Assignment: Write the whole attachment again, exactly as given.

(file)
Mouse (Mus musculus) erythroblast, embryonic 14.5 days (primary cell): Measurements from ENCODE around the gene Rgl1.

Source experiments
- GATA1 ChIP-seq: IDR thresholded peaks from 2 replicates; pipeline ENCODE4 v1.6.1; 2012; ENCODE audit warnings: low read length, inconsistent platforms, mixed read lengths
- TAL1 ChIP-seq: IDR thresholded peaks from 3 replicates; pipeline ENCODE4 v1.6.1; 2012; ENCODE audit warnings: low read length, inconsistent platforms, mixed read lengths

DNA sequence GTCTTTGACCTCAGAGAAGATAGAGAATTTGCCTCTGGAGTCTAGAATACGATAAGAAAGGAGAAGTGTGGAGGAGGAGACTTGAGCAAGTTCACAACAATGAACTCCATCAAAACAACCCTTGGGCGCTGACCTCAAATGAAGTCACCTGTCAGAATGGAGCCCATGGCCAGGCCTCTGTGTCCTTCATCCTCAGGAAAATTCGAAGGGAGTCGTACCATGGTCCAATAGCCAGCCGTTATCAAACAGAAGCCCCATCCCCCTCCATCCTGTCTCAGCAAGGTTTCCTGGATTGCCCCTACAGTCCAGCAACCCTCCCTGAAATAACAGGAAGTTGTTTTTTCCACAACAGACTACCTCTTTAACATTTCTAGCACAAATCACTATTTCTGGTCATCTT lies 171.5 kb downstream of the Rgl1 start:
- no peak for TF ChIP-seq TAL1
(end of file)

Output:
Mouse (Mus musculus) erythroblast, embryonic 14.5 days (primary cell): Measurements from ENCODE around the gene Rgl1.

Source experiments
- GATA1 ChIP-seq: IDR thresholded peaks from 2 replicates; pipeline ENCODE4 v1.6.1; 2012; ENCODE audit warnings: low read length, inconsistent platforms, mixed read lengths
- TAL1 ChIP-seq: IDR thresholded peaks from 3 replicates; pipeline ENCODE4 v1.6.1; 2012; ENCODE audit warnings: low read length, inconsistent platforms, mixed read lengths

DNA sequence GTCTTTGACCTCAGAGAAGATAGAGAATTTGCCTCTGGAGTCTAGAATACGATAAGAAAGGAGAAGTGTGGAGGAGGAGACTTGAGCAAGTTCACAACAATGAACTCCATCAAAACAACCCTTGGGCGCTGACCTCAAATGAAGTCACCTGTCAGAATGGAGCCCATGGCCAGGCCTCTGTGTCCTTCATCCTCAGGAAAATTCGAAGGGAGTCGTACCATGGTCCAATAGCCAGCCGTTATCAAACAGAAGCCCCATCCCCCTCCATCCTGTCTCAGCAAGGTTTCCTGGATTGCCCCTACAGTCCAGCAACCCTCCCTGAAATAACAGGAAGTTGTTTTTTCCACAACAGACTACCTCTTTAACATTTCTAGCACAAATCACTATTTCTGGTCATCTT lies 171.5 kb downstream of the Rgl1 start:
- no peak for TF ChIP-seq TAL1